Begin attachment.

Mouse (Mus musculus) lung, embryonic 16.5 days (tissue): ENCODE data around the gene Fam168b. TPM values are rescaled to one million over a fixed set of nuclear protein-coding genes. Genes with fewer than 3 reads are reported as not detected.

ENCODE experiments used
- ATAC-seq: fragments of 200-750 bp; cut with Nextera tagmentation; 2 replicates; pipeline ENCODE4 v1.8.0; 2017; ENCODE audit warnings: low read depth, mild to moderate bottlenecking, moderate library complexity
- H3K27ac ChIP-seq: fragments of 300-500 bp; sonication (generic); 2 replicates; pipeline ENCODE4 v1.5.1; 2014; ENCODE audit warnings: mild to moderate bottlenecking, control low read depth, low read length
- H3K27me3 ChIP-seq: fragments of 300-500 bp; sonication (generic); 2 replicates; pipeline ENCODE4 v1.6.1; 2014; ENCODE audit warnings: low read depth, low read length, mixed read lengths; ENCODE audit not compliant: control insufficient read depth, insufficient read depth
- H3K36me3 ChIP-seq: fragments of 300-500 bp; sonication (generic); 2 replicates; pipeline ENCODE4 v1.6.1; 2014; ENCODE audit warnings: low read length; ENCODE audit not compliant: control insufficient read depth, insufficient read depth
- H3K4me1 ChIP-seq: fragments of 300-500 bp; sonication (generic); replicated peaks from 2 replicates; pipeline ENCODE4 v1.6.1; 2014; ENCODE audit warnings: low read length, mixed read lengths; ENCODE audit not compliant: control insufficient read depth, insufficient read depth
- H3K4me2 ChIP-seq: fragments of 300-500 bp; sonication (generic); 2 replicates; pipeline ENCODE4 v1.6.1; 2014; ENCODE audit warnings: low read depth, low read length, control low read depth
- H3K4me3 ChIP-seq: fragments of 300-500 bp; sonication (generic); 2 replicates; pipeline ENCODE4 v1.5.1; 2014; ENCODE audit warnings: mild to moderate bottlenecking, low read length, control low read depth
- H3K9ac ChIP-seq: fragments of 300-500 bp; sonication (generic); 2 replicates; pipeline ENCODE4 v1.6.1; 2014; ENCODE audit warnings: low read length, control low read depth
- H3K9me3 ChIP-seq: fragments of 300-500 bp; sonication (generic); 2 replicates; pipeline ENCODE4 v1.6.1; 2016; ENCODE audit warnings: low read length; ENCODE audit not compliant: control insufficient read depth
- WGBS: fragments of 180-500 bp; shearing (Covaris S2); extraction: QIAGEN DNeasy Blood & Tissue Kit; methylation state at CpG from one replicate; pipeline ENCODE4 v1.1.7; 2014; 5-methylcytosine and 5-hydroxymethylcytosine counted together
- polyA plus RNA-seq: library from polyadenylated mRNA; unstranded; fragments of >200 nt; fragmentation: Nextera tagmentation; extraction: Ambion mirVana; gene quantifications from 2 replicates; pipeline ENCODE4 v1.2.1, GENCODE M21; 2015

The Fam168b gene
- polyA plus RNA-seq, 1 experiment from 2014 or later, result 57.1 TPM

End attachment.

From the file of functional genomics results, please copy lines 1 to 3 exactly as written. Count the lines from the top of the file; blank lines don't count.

Mouse (Mus musculus) lung, embryonic 16.5 days (tissue): ENCODE data around the gene Fam168b. TPM values are rescaled to one million over a fixed set of nuclear protein-coding genes. Genes with fewer than 3 reads are reported as not detected.

ENCODE experiments used
- ATAC-seq: fragments of 200-750 bp; cut with Nextera tagmentation; 2 replicates; pipeline ENCODE4 v1.8.0; 2017; ENCODE audit warnings: low read depth, mild to moderate bottlenecking, moderate library complexity